Rancho Mañana in Cave Creek, Arizona once was home to American Indians. However, the desert foothills oasis also became an ideal stopover camp for U.S. Cavalry en route from Camp McDowell in Phoenix to Fort Whipple in Prescott. They were the first non-Indians to settle in the area and fought ferocious battles with the Tonto Apache tribe.
During that time, General Crook, a shrewd soldier who led by example, led skirmishes beginning in 1871. The Cavalry gave the Apaches no rest, using Indian guides to root out their locations. Later, the military secured the land for miners and ranchers to create a new community.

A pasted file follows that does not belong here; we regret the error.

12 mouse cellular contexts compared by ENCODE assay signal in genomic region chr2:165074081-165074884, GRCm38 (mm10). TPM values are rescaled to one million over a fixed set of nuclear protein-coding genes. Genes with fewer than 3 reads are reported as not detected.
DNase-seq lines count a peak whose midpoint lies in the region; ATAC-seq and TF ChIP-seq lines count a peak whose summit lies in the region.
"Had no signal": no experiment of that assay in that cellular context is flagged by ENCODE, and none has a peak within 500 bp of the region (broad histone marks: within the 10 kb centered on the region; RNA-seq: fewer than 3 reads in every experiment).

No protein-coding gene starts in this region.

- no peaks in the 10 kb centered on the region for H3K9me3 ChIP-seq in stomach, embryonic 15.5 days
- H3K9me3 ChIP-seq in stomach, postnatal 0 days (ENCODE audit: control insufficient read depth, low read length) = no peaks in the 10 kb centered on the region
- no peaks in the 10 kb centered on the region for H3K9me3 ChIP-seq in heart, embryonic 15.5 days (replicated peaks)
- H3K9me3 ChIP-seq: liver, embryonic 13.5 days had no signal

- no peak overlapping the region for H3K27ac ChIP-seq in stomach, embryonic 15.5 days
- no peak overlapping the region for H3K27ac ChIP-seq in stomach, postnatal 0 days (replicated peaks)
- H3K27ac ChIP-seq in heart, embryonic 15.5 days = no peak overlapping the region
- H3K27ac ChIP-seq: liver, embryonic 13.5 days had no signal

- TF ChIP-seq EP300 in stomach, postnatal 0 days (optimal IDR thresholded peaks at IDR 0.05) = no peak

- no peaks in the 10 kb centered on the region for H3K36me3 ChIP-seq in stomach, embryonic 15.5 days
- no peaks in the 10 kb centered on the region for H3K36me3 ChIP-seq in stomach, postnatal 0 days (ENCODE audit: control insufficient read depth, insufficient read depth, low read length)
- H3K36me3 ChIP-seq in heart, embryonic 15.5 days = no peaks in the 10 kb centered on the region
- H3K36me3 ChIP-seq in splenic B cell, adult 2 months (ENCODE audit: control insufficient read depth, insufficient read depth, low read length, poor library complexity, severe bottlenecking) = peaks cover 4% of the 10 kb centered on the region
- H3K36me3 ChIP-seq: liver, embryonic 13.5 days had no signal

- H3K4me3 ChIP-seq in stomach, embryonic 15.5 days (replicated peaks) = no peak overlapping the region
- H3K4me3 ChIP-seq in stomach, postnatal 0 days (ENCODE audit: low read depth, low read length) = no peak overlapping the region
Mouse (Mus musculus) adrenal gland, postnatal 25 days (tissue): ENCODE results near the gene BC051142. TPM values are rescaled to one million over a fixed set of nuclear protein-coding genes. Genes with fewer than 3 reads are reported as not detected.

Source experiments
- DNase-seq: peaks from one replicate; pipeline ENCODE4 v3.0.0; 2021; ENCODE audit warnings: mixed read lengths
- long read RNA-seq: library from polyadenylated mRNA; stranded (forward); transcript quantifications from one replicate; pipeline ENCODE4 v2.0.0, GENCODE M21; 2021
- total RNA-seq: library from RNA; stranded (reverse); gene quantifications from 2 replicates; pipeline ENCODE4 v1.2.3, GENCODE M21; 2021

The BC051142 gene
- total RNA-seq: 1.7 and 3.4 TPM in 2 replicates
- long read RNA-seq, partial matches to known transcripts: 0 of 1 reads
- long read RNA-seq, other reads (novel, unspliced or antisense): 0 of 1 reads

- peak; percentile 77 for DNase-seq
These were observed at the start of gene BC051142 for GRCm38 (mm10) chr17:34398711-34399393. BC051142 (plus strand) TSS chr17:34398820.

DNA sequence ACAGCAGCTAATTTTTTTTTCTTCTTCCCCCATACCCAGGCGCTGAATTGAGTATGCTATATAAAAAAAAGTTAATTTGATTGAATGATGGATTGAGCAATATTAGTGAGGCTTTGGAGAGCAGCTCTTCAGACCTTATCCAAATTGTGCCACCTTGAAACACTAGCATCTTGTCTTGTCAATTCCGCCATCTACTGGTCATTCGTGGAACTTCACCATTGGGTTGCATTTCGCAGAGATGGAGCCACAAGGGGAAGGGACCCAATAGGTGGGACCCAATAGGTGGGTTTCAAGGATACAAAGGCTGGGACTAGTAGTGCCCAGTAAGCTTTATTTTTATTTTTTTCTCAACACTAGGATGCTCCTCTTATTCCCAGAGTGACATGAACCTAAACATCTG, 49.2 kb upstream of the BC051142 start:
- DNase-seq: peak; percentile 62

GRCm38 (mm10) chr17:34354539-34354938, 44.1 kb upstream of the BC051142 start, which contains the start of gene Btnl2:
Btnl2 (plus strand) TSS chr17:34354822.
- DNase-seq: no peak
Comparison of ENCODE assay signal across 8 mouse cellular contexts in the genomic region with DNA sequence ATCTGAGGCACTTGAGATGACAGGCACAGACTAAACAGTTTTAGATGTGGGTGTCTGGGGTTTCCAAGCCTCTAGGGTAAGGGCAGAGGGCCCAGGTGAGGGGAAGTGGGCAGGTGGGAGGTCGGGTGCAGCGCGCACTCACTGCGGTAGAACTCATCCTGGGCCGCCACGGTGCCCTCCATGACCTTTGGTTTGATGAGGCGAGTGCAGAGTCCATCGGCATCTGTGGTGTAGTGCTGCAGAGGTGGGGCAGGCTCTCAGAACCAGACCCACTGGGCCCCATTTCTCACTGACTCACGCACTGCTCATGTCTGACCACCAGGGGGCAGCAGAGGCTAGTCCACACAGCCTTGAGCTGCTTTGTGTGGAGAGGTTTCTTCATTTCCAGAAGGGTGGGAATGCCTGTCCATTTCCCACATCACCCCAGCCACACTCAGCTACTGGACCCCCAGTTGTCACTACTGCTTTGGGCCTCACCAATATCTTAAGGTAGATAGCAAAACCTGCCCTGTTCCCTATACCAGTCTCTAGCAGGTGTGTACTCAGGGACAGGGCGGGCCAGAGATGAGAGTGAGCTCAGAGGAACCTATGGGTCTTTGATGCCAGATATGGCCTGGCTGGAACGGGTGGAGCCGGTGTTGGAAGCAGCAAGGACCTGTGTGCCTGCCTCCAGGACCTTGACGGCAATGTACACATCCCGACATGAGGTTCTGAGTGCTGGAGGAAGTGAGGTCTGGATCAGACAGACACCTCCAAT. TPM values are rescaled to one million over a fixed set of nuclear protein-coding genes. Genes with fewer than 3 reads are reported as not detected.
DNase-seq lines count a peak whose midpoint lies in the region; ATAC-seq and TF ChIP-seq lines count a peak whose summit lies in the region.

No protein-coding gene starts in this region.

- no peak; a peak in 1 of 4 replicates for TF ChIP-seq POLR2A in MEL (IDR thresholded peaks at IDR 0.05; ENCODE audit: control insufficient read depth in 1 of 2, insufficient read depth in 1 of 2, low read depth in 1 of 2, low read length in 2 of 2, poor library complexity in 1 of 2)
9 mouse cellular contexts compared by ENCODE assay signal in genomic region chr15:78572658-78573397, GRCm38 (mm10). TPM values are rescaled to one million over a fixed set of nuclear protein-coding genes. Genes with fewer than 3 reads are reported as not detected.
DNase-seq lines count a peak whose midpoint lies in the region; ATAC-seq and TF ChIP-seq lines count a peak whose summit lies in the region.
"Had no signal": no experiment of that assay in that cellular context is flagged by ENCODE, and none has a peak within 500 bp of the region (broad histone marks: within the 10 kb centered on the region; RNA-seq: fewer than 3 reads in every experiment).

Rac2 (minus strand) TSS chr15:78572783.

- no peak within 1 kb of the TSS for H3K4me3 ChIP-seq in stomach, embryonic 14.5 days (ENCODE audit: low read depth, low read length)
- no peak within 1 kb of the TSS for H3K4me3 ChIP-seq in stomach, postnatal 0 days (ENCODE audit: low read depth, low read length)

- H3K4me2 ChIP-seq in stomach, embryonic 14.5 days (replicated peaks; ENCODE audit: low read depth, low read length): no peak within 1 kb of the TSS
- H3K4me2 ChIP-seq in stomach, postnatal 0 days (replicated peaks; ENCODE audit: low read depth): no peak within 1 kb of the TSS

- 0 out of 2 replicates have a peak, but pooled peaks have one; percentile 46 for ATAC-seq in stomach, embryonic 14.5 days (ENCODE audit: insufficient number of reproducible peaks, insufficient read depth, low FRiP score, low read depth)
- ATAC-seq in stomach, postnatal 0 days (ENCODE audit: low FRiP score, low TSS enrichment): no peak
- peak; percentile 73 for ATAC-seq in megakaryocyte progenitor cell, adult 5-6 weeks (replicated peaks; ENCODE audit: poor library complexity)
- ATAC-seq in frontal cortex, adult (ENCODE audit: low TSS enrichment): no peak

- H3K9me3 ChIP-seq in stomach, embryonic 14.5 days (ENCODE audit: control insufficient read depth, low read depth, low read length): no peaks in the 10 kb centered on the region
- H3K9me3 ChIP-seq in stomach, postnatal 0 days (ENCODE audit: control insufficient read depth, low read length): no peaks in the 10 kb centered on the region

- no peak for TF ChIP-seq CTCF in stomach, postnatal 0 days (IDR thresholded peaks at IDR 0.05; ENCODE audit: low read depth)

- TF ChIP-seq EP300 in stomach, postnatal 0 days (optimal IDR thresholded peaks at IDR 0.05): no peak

By the 1940s, tenderfoots looking to recapture what had become a romanticized notion of the cowboy-Indian past arrived at dude ranches in the area. China and Ted Loring of Chicago, Illinois and partner Romaine “Romy” Lowdermilk, a cowboy musician and author, took over the Howard Ranch in the mid-1940s and renamed it Rancho Mañana dude ranch. It became the largest and most prestigious in the state.